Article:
Day 8 – The Brink, by The Jezabels
As a guy prone to overthinking just about everything, and in my determination to remain aligned with the stated theme of the past week – identifying albums that changed my life – I’m finding this challenge very challenging, indeed.
As an example of a “for instance,” if the object were to select the most ENTERTAINING albums in my life, Def Leppard’s “Hysteria” (1987) might well finish first. I’ve listened to it dozens of times in recent years, and it remains forever fresh to me. However, I can’t say it has changed my life.
The basic conundrum seems to be that as we grow older, there is less change in our lives. Consequently, and inevitably, life-changing music belongs to previous epochs in our lives – in short, the records we played endlessly a long time ago.
Today I’m making a conscious effort to pick an album from the new millennium. Contestants include “Futurology” by Manic Street Preachers (2014); “Subtlety & Passion” by Robert Lamm (2003); “How We Operate” by Gomez (2006); and “Marks to Prove It” by The Maccabees (2015).
I’m going with “The Brink,” primarily because I’m at a complete loss to explain the hold this Australian band subsequently has exerted on me.
I knew nothing about The Jezabels until I saw a reference to this album and bought it on a whim. Now both it and the group’s 2016 follow-up (“Synthia”) render me powerless. The songwriting perspective is from a female point of view, something I readily concede generally eludes me in music. And yet these songs just grab me.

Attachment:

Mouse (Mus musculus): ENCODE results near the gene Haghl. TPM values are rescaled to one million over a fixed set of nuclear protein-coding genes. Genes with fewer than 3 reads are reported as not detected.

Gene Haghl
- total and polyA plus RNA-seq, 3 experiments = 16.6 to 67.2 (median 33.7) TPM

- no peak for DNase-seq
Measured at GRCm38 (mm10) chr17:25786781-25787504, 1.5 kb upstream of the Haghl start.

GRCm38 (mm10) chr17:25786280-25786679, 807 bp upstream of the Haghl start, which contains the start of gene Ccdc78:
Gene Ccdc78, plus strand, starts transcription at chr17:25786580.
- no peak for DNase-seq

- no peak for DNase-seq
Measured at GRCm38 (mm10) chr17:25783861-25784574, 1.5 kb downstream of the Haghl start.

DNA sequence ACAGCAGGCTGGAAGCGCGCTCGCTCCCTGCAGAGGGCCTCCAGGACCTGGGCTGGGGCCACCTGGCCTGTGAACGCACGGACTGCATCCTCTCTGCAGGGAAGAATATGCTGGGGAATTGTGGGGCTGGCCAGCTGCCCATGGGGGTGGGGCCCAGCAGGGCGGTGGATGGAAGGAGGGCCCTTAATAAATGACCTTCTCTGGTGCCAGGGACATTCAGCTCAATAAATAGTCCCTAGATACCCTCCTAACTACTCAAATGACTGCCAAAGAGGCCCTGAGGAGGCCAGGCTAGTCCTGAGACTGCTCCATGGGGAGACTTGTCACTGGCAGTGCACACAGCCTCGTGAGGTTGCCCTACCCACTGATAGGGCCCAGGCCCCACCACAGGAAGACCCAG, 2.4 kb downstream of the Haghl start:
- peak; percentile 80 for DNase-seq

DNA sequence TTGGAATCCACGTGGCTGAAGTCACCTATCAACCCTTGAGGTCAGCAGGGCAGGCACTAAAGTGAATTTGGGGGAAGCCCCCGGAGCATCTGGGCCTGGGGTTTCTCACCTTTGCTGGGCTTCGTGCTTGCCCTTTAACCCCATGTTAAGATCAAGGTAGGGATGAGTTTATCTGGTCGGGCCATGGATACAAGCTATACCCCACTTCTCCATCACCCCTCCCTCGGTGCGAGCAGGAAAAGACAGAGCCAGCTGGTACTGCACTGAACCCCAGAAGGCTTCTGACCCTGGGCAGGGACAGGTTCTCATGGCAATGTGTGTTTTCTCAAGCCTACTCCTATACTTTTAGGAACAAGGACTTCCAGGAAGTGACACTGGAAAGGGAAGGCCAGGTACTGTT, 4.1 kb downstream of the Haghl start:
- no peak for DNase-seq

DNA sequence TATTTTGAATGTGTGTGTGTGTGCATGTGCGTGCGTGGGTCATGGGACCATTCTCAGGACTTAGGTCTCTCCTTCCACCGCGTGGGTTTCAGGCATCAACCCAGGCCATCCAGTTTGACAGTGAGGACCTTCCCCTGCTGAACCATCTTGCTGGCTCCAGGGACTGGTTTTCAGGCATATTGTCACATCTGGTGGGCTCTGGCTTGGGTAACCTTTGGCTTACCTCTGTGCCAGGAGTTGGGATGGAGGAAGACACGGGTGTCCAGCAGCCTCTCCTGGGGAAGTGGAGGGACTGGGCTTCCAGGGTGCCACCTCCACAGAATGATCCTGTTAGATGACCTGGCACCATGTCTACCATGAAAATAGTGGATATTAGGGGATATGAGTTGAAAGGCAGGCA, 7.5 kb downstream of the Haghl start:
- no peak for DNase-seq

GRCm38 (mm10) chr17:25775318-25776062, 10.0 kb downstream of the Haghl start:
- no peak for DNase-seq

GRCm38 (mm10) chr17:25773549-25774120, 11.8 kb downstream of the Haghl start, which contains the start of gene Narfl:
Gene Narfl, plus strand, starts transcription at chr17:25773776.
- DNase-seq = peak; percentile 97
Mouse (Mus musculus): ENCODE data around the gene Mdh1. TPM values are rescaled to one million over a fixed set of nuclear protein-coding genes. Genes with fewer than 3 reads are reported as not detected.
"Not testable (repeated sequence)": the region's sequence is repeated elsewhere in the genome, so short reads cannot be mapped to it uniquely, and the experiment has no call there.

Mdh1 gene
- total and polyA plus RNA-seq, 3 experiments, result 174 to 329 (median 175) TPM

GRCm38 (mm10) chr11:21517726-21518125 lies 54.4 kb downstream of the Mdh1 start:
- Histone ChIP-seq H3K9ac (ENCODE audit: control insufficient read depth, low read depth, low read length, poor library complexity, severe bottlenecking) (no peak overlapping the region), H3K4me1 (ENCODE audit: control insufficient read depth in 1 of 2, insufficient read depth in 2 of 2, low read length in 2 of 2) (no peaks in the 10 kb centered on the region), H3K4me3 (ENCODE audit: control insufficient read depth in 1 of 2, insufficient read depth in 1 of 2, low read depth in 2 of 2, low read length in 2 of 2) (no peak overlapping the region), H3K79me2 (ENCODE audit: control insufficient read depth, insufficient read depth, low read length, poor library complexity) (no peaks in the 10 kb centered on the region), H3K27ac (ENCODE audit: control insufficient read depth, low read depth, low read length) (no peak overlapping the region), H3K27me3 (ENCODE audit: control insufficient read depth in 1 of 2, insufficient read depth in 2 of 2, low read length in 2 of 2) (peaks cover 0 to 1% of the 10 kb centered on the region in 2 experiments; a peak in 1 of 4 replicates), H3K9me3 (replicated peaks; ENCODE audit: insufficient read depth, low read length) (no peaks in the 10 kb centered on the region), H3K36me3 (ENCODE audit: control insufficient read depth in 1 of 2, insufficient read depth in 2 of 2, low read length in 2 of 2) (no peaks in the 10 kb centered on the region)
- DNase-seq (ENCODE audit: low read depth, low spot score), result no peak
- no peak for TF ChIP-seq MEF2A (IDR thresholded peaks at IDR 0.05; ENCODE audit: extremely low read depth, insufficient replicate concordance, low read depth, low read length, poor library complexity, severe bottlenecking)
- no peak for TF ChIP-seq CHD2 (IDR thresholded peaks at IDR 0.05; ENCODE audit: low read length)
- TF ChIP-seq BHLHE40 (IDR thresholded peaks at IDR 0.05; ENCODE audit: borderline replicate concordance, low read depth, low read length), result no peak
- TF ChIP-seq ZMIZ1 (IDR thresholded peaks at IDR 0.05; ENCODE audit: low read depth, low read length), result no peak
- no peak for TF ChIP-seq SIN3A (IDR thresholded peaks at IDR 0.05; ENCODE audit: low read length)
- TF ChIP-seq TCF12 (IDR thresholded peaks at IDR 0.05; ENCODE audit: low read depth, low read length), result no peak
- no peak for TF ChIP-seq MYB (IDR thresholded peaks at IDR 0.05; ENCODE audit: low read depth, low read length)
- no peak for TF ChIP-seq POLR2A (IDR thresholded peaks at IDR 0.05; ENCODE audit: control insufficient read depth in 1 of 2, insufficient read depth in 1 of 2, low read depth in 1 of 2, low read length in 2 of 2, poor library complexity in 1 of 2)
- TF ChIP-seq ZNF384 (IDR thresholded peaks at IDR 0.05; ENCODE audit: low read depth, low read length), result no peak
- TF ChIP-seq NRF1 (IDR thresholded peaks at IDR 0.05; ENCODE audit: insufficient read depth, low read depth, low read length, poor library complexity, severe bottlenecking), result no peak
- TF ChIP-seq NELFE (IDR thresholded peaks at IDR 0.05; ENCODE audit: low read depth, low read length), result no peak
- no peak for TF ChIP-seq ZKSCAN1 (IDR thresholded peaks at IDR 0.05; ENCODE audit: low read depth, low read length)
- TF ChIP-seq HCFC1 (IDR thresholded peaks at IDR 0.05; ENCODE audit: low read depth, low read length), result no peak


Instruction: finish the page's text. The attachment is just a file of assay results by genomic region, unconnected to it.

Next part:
Overall, 2014 was a powerful musical year in my world, which I suspect was an outgrowth of big changes at Bank Street Brewhouse and certain wheels being put into motion that led to my departure from the company in 2015, and maybe that’s because for me, music as ever-present personal soundtrack serves as a mirror to the soul in times of stress, growth and evolution.
As Pete Townshend once observed, “I know what I mean, but I can’t explain.”
And there we are.
Day 9 – Jazz Odyssey Volume III: The Sound of Harlem (1964)
It’s a story I’ve told many times, and so only a brief reprise is merited. In the 1960s, my parents were avid consumers of multi-album big band era compilations, including “The Great band Era” and “In the Groove” (one of Barry’s album challenge selections).
Consequently, I was raised on swing, but once it dawned on me that the public library loaned LPs as well as books, the wider range of jazz became open to me.
For this challenge, I might have plausibly opted for another library staple, the 3-record set of “The Bix Beiderbecke Story” (circa 1963), but the Jazz Odyssey series ultimately had more wide-ranging resonance.
I didn’t realize it at the time, but these albums (accompanying releases dealt with Chicago and New Orleans; too bad Kansas City and the West Coast didn’t make the cut) introduced me to urban issues and African-American history of the sort we weren’t taught at school.
A modest beginning, but important nonetheless. 45 years later, I still carry these tunes in my head, and this fascinates me.
I’ve come to the end of this 10-day challenge feeling a tad frustrated, having been compelled to omit quite a few influential recordings, ranging from symphonies to world music.